It was October 2012 when Vanguard, the third-largest U.S. ETF issuer, shook the ETF world when it announced it would move some of its popular funds away from MSCI (NYSE: MSCI) indices to FTSE indices.
The largest of the affected funds was the Vanguard FTSE Emerging Markets (NYSEArca: VWO), still the largest emerging markets ETF by assets despite heavy outflows over the past year. The big news in VWO’s index switch was that South Korea would no longer be part of that ETF’s lineup. FTSE classifies the market as developed, MSCI sees it as emerging.
VWO began life with no South Korea exposure in late June. Call it July 1 and nearly seven months have passed since Asia’s fourth-largest economy ceased to be a member of VWO’s lineup. [No More South Korea in VWO]
Seven months may not be the type of data set manly analysts and researchers would rely, but it does paint a picture of the differences between VWO and its chief rival, the iShares MSCI Emerging Markets ETF (NYSEArca: EEM).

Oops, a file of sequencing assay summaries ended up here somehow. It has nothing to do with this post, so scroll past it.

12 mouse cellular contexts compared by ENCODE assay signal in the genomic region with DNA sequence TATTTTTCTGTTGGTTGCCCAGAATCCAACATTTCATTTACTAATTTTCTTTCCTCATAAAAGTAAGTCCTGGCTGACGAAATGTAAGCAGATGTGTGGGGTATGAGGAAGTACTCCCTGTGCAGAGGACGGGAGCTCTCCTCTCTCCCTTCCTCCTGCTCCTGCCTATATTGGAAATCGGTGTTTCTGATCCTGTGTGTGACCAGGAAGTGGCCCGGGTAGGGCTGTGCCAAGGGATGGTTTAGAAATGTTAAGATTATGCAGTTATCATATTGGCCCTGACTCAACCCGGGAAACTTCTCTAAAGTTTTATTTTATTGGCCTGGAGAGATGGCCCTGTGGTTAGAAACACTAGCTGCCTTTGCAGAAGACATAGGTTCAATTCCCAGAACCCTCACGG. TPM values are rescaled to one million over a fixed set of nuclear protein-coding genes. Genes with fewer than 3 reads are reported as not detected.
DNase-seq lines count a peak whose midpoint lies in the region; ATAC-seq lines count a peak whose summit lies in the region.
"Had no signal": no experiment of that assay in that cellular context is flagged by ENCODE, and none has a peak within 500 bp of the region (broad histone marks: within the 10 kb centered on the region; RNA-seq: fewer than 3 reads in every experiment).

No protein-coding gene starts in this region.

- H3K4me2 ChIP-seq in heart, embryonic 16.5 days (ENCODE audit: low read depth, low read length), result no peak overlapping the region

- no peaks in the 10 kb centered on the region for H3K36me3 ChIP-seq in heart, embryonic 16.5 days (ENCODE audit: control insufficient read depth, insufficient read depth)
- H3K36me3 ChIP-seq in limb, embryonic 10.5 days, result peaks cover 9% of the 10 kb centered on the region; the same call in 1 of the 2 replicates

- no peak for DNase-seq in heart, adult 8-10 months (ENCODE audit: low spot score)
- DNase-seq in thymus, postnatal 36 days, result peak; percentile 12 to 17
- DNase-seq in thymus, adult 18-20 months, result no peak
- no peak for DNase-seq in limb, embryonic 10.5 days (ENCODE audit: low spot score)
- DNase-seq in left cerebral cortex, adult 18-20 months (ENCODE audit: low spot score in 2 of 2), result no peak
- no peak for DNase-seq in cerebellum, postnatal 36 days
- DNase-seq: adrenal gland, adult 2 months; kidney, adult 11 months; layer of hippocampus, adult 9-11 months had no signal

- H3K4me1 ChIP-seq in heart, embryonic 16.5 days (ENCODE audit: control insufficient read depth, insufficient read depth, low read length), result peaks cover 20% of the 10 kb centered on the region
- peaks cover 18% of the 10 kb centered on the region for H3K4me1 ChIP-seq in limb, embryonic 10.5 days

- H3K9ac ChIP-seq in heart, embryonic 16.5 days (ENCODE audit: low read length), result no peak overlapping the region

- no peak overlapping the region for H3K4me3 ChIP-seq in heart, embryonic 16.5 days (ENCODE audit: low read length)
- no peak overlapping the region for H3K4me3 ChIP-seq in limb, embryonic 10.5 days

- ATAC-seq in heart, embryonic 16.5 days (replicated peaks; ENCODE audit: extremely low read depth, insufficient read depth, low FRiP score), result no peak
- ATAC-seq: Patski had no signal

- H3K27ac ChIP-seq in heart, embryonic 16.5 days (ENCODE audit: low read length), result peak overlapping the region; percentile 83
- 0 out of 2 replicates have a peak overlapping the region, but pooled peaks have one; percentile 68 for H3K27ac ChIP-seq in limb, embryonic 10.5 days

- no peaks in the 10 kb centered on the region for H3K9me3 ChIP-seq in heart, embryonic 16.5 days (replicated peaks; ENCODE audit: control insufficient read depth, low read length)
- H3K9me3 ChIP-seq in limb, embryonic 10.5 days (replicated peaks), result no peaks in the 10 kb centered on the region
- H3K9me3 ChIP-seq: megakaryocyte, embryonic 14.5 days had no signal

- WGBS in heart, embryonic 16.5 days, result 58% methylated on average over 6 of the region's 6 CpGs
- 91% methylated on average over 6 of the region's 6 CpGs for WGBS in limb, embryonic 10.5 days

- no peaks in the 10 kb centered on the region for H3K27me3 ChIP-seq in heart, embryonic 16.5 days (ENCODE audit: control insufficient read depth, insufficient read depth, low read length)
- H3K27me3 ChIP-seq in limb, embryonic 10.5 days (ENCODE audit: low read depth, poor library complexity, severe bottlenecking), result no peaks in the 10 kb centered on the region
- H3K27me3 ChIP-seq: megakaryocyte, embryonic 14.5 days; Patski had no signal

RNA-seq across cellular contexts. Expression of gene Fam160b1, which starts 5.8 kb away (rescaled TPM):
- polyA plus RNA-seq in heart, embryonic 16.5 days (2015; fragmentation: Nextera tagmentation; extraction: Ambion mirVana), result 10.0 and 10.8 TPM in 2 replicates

Remember that South Korean stocks struggled through the first half of 2013 on fears of Federal Reserve tapering and the impact of the weak yen on South Korean exporters. That scenario reversed in the second half as investors poured billions into South Korean shares amid compelling valuations and the market’s status as one of least volatile in the emerging world. [Bull Case for South Korea ETFs]
Advantage: EEM. From July 1, 2013 through the end of the year, the iShares MSCI South Korea Capped ETF (NYSEArca: EWY) surged almost 22%, helping spark EEM and the iShares Core MSCI Emerging Markets ETF (NYSEArca: IEMG) to gains there were nearly 200 basis points better than what VWO posted over the same time.
Of course, these scenarios have a tendency to flip and that is what has happened this year. Much to the dismay of investors thinking of South Korea as a refuge, EWY ranks as one of the 10 worst non-leveraged ETFs to start 2014. [Conservative Emerging Markets Little Help to Investors]
That means a slight advantage to VWO, which has been slightly less bad than EEM and IEMG year-to-date.
Still, investors eager to get out of emerging markets ETFs this year are not grousing over which fund has South Korea exposure and which one does not. After ranking among the 10 worst offenders in terms of 2013 outflows, EEM and VWO are in the top-three this year.
Vanguard Emerging Markets ETF
ETF Trends editorial team contributed to this post. Tom Lydon’s clients own shares of EEM.
The opinions and forecasts expressed herein are solely those of Tom Lydon, and may not actually come to pass. Information on this site should not be used or construed as an offer to sell, a solicitation of an offer to buy, or a recommendation for any product.